We are interested in the brain mechanisms that allow humans to solve complex problems that require closing of the perception-action cycle. We design cognitively challenging tasks and have human participants execute them to investigate their behavioral and/or neural responses using sophisticated analysis techniques developed in the group. These techniques are based on Bayesian, neural network and reinforcement learning approaches.
Next to understanding the empirical basis of complex problem solving, we are interested in the theoretical underpinnings of adaptive behaviour. Specifically, we ask whether computational models that are rooted in AI can provide an account of the learning, inference and control problems that are solved by the human brain. To address this question, we develop new learning algorithms and simulate adaptive behaviour in artificial agents.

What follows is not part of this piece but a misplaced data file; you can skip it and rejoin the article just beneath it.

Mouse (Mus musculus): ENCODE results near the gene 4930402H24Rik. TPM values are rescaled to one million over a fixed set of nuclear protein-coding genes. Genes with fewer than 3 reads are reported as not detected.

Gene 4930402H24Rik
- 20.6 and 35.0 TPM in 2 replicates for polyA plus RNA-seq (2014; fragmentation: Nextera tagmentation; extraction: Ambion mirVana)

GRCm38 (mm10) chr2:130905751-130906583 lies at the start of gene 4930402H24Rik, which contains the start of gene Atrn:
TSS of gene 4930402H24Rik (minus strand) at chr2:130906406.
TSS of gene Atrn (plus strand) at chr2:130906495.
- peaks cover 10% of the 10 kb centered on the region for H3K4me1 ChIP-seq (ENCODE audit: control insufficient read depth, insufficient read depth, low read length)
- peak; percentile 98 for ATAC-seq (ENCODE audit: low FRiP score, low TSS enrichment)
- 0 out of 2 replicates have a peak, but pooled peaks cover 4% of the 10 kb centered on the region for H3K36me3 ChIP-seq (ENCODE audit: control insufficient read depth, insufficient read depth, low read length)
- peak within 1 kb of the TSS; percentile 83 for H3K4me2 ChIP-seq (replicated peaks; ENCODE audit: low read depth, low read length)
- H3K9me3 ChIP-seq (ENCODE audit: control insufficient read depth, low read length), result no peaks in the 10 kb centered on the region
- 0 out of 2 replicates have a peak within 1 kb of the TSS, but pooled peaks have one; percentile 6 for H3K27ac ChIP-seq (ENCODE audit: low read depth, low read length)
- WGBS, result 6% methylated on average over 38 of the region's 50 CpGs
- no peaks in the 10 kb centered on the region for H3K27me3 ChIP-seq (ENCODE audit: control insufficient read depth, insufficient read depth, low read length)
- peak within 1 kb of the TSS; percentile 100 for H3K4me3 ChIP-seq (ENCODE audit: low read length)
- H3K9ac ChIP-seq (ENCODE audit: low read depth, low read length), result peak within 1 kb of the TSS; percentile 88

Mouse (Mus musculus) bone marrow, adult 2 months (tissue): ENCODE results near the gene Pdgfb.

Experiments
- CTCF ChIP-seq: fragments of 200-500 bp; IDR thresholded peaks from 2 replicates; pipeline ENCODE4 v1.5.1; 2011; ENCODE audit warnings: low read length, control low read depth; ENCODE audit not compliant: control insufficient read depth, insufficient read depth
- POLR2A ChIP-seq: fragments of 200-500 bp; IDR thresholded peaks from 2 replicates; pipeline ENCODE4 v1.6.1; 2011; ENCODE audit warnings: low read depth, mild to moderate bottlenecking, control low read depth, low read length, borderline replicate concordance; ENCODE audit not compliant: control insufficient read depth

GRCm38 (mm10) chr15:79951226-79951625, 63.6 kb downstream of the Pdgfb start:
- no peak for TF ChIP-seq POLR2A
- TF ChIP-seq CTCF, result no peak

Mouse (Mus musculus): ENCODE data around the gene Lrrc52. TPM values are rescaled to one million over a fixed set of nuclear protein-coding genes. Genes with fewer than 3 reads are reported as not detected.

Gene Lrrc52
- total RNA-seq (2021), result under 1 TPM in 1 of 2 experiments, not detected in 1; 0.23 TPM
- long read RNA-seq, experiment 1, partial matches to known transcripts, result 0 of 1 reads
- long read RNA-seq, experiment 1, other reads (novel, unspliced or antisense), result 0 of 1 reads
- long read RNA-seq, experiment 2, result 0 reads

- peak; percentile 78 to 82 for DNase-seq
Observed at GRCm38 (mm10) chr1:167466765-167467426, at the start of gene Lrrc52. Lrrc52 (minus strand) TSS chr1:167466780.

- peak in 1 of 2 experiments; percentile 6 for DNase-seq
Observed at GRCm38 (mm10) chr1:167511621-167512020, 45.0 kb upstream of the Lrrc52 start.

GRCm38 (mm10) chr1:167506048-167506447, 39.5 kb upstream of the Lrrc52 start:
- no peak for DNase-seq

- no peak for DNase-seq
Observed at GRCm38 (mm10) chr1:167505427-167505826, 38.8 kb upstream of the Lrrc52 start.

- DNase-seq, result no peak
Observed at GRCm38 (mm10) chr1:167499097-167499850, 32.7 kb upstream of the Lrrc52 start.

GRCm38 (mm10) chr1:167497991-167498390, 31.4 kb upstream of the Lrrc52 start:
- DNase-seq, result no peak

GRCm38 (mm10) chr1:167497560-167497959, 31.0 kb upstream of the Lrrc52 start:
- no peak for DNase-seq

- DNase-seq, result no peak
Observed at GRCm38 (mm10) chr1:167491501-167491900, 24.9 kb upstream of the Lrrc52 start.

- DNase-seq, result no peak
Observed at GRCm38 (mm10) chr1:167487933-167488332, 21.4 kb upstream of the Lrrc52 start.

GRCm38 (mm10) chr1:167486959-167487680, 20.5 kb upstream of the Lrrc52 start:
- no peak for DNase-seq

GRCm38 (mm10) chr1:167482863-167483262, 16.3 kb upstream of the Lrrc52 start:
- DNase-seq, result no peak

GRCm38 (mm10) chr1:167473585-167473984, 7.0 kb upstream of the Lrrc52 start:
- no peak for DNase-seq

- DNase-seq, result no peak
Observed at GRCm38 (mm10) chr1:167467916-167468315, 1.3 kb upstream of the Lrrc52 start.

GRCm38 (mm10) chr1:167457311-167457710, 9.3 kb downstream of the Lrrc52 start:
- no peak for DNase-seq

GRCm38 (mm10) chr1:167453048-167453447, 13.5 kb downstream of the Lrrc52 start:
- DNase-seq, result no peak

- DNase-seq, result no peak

Understanding how the human brain solves cognitively challenging tasks is facilitated by the development of computational models that solve these tasks. We train computational models that learn to solve the task at hand and interrogate their internal states to find out how the network accomplishes this. We can then relate these internal states to the behaviour and neural signatures that human participants produce when solving the same task. By combining computational modelling and human behaviour and neural data in this way, we can elucidate the mechanisms that underlie human cognition.